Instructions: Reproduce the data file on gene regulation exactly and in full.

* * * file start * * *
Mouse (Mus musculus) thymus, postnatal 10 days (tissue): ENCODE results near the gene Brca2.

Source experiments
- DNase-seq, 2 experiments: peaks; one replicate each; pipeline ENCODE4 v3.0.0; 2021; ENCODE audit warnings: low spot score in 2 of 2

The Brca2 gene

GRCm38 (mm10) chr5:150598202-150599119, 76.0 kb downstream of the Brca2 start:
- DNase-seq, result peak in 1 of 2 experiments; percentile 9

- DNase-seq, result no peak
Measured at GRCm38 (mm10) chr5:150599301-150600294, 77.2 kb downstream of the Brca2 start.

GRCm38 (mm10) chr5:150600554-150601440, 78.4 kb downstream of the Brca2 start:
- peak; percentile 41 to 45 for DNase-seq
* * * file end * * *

Mouse (Mus musculus) thymus, postnatal 10 days (tissue): ENCODE results near the gene Brca2.

Source experiments
- DNase-seq, 2 experiments: peaks; one replicate each; pipeline ENCODE4 v3.0.0; 2021; ENCODE audit warnings: low spot score in 2 of 2

The Brca2 gene

GRCm38 (mm10) chr5:150598202-150599119, 76.0 kb downstream of the Brca2 start:
- DNase-seq, result peak in 1 of 2 experiments; percentile 9

- DNase-seq, result no peak
Measured at GRCm38 (mm10) chr5:150599301-150600294, 77.2 kb downstream of the Brca2 start.

GRCm38 (mm10) chr5:150600554-150601440, 78.4 kb downstream of the Brca2 start:
- peak; percentile 41 to 45 for DNase-seq